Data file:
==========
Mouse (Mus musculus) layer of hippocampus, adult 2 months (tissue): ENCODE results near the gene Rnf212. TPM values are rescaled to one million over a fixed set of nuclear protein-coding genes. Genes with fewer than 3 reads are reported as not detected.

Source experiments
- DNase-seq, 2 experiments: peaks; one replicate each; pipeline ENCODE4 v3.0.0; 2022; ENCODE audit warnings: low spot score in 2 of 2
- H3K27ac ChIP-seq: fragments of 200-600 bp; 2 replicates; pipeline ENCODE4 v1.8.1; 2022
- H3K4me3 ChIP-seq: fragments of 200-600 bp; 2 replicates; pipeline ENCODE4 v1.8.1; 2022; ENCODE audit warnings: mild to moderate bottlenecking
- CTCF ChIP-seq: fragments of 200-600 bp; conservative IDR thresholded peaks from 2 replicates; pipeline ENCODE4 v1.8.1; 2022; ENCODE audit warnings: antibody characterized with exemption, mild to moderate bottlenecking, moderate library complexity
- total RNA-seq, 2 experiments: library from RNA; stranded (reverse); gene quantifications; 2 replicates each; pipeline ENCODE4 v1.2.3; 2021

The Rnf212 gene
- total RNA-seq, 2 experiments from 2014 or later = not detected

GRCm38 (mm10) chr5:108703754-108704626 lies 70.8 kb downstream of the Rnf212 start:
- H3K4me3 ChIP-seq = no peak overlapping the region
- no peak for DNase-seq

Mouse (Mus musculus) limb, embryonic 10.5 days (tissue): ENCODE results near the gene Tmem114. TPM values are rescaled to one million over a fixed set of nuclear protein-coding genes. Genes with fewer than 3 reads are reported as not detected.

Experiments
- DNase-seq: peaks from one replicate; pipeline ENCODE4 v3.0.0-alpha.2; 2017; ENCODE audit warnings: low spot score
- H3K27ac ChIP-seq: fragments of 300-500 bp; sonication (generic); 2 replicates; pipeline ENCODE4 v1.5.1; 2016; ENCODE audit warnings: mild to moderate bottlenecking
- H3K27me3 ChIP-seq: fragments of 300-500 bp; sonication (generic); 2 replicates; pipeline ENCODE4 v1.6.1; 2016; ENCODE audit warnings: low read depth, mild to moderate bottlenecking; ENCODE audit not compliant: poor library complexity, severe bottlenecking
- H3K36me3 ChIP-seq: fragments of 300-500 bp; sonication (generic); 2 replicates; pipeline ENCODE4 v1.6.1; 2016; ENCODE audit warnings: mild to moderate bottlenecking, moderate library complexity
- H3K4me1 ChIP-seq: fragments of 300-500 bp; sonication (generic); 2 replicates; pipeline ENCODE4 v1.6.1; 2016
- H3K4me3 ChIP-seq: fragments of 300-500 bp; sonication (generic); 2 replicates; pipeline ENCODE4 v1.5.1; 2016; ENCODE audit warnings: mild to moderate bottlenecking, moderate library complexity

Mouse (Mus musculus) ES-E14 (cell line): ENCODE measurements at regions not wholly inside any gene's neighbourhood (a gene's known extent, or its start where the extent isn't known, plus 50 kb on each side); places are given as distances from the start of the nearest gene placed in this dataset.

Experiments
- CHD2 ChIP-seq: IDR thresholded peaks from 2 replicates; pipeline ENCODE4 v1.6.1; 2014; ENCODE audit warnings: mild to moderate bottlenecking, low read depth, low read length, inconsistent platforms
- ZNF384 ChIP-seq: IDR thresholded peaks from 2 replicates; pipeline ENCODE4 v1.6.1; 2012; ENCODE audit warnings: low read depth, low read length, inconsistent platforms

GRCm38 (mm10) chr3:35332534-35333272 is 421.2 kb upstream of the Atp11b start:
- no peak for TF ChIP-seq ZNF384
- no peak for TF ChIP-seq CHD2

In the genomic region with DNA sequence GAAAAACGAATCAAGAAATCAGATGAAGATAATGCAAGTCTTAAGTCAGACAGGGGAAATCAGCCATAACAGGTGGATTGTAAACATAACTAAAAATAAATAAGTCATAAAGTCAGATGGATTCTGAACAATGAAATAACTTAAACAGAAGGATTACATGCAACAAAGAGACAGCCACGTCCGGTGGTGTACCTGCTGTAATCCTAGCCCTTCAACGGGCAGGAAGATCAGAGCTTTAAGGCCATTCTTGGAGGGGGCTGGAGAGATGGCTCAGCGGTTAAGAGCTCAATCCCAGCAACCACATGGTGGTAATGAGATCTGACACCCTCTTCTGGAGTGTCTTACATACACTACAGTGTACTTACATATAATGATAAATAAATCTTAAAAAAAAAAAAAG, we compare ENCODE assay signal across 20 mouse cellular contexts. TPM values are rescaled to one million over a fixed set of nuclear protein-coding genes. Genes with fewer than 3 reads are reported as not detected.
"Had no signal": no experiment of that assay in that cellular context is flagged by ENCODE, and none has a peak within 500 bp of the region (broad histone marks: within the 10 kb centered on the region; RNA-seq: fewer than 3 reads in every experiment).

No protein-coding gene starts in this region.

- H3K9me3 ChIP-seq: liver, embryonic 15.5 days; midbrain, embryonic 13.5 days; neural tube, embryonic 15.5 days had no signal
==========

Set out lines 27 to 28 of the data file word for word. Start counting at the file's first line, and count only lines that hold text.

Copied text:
- no peak for TF ChIP-seq CHD2

In the genomic region with DNA sequence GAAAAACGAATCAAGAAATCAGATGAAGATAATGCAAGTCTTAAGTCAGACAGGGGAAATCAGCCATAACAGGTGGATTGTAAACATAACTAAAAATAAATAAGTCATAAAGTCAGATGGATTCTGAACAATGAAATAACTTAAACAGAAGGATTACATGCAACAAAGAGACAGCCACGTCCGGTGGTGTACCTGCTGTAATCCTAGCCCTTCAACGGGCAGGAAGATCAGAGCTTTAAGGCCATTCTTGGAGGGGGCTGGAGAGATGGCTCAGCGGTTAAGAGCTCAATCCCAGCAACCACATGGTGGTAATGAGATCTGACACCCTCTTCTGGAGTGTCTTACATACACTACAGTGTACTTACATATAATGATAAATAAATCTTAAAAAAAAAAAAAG, we compare ENCODE assay signal across 20 mouse cellular contexts. TPM values are rescaled to one million over a fixed set of nuclear protein-coding genes. Genes with fewer than 3 reads are reported as not detected.